Comment: In Amerithrax, I would simply produce everything not exempt under FOIA. But another approach might be for GAO to apply the new guidance under the DOJ memorandums mentioned in this Roll Call article.

    If you look at the Amerithrax Investigative Summary you see that AUSA Lieber and Kohl nowhere mention the rabbits — only the mice in late September. Those rabbits are why Dr. Ivins was in the lab in early October. You then may appreciate that the claimed lack of reason to be in the lab was the cornerstone of their case.

    Sure. Things don’t add up on issues like the SIlicon SIgnature and the method of drying. But the outrage over withholding is far more extreme — Ken and Rachel have literally tried to stuff dozens of rabbits back into a hat in concocting a narrative they could spin based on things from the early 1980s that made Dr. Ivins look bad. And they had a psychiatrist who orchestrated the approach to Ivins that led him to suicide spin the account of the counselor, Judith McLean. They neglected to tell you thought she received her instructions from an alien each night and had implanted a microchip in her butt. The psychiatrist sold his report while neither interviewing her or disclosing her 2009 online book.

    In a national security case the first step is to arrive at a correct understanding of the facts given the botched intelligence analysis.
    The judge who presided over the Stevens trial appointed Henry F. Schuelke to investigate the prosecutors who handled the case. Schuelke’s 524-page report, which was unsealed this week, paints a picture of a prosecution team so hampered by infighting that disgruntled attorneys cut corners by assigning document-review duties to FBI and IRS agents who were left largely unsupervised. Crucial information — including the fact that trial witness Bill Allen had once bribed a child prostitute, whom he’d had a relationship with, to commit perjury, and that the home repairs in question were worth hundreds of thousands of dollars less than originally alleged — was never given to Stevens’ defense team.
    The Senator’s defense rested on notes he had sent his friend Allen, then the top executive of the Alaskan oil pipeline service and construction company VECO Corp., which had performed the repairs on his home. In the notes, Stevens requested a bill for the work and referenced his need to comply with ethics rules. Defense attorneys had the notes but didn’t know Allen had been inconsistent with prosecutors about whether he thought Stevens was really asking for a bill or whether he was “just covering his ass.”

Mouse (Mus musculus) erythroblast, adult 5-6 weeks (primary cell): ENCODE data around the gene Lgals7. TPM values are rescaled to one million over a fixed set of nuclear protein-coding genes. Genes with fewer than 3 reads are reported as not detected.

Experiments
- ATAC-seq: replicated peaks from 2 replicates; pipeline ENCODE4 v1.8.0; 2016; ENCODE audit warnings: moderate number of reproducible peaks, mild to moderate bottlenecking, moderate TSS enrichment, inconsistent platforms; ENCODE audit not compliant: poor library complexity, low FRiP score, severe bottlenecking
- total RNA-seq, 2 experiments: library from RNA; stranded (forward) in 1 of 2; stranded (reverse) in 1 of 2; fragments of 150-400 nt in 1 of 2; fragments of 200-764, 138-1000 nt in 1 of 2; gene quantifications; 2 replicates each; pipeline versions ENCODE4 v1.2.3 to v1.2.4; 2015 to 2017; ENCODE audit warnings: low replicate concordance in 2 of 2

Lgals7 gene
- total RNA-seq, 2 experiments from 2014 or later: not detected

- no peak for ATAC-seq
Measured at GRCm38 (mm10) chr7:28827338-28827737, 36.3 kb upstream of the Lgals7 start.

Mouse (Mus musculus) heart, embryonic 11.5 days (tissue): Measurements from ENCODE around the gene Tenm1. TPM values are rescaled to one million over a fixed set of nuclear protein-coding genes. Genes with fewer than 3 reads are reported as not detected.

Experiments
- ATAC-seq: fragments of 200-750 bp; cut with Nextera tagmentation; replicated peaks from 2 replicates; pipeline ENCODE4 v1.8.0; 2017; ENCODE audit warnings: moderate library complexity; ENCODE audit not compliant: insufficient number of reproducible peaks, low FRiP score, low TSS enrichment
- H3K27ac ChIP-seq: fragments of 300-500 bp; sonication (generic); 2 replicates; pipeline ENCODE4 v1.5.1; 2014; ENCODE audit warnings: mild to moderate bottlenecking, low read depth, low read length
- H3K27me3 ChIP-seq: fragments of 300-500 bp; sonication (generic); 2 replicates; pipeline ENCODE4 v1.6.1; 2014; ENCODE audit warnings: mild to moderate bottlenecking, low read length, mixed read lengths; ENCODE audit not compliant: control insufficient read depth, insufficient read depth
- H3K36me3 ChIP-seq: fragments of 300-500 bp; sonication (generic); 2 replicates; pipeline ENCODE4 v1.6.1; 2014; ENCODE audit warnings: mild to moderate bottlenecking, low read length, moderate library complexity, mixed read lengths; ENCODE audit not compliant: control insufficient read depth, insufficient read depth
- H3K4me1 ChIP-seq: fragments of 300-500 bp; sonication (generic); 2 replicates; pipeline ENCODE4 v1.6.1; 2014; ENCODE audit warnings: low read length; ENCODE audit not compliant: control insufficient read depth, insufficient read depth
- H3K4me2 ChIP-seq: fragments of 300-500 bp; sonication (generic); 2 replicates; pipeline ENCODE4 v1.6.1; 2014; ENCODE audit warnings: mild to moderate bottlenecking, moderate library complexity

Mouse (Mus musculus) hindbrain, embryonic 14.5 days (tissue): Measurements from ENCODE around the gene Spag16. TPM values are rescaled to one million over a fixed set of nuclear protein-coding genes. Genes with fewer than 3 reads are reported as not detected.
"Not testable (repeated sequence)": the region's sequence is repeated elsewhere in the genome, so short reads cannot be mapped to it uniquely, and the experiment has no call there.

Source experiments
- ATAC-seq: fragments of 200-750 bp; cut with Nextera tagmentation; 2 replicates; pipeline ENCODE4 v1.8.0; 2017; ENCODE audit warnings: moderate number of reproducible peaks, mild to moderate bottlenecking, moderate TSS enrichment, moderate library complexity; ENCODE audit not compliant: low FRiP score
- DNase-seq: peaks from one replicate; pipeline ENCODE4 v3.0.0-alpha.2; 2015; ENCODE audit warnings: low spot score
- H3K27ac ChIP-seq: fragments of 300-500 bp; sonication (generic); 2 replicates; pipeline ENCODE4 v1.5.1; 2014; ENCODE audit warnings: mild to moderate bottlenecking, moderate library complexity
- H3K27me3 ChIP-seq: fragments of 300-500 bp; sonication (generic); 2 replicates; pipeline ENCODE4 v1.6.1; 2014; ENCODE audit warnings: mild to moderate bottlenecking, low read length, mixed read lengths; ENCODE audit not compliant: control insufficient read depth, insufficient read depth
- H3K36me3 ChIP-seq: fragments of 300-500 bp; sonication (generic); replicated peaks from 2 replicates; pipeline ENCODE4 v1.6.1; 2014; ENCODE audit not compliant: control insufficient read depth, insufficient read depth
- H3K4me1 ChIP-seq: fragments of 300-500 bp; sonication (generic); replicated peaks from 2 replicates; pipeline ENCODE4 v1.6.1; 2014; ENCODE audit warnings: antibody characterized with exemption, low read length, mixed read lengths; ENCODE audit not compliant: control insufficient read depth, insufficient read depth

Schuelke asked prosecutors about Allen’s back-and-forth view of Stevens’ notes, but none of the DOJ lawyers could recall when Allen first told them the notes were disingenuous. Schuelke wrote that the prosecution team’s “collective memory failure strains credulity.”
    He concluded that two of the six prosecutors “intentionally withheld and concealed significant exculpatory information,” and he made no conclusion about a third prosecutor, who committed suicide in September 2010.
    Attorneys familiar with high-profile white-collar investigations say this sort of behavior is all too common.
    Though Supreme Court cases dictate that federal prosecutors must hand over any exculpatory evidence that might exonerate a defendant, it is largely an honor system in which prosecutors are left to determine what may or may not be useful to the defense team.
    “It’s like asking a basketball team to call fouls for both teams when both teams want to win,” Zeidenberg said. “To say that the system is imperfect doesn’t begin to describe it.”
    There has been some effort to amend the rules to clarify when and what evidence the government must hand over — in the wake of the Stevens trial, for example, the DOJ implemented a series of new training initiatives and issued additional guidance. But lawyers who represent clients in these types of cases say the efforts have not gone far enough. The DOJ memorandums are not enforceable in court.

    Sen. Lisa Murkowski (R-Alaska) introduced legislation this week backed by the American Bar Association, the U.S. Chamber of Commerce, the American Civil Liberties Union and other groups that would create a nationwide standard for when prosecutors must disclose evidence to defendants in federal court cases. Senate Judiciary Chairman Patrick Leahy (D-Vt.) said he intends to have Schuelke testify at a hearing in the near future.
    As an example, the FBI took the only copy of key notebooks from USAMRIID making them unavailable for USAMRIID to process under FOIA. That is wrong under any standard.
    But lawyers questioned whether a Congressional effort to clarify the disclosure of exculpatory evidence will be enough.
    “The bill in Congress is a great step, but that’s already the law, essentially,” said Richard Marmaro, a partner at Skadden, Arps, Slate, Meagher & Flom. “The problem is that you allow the prosecutor to determine what is exculpatory, and in their zeal to win cases they either overlook or intentionally hide evidence that will hurt their case. There’s an inherent conflict.”

  11. DXer said

    Did Ivins Move the Refrigerator? New Cold Facts Cast Further Doubt on Amerithrax Conclusions
    Posted on January 31, 2012 by Jim White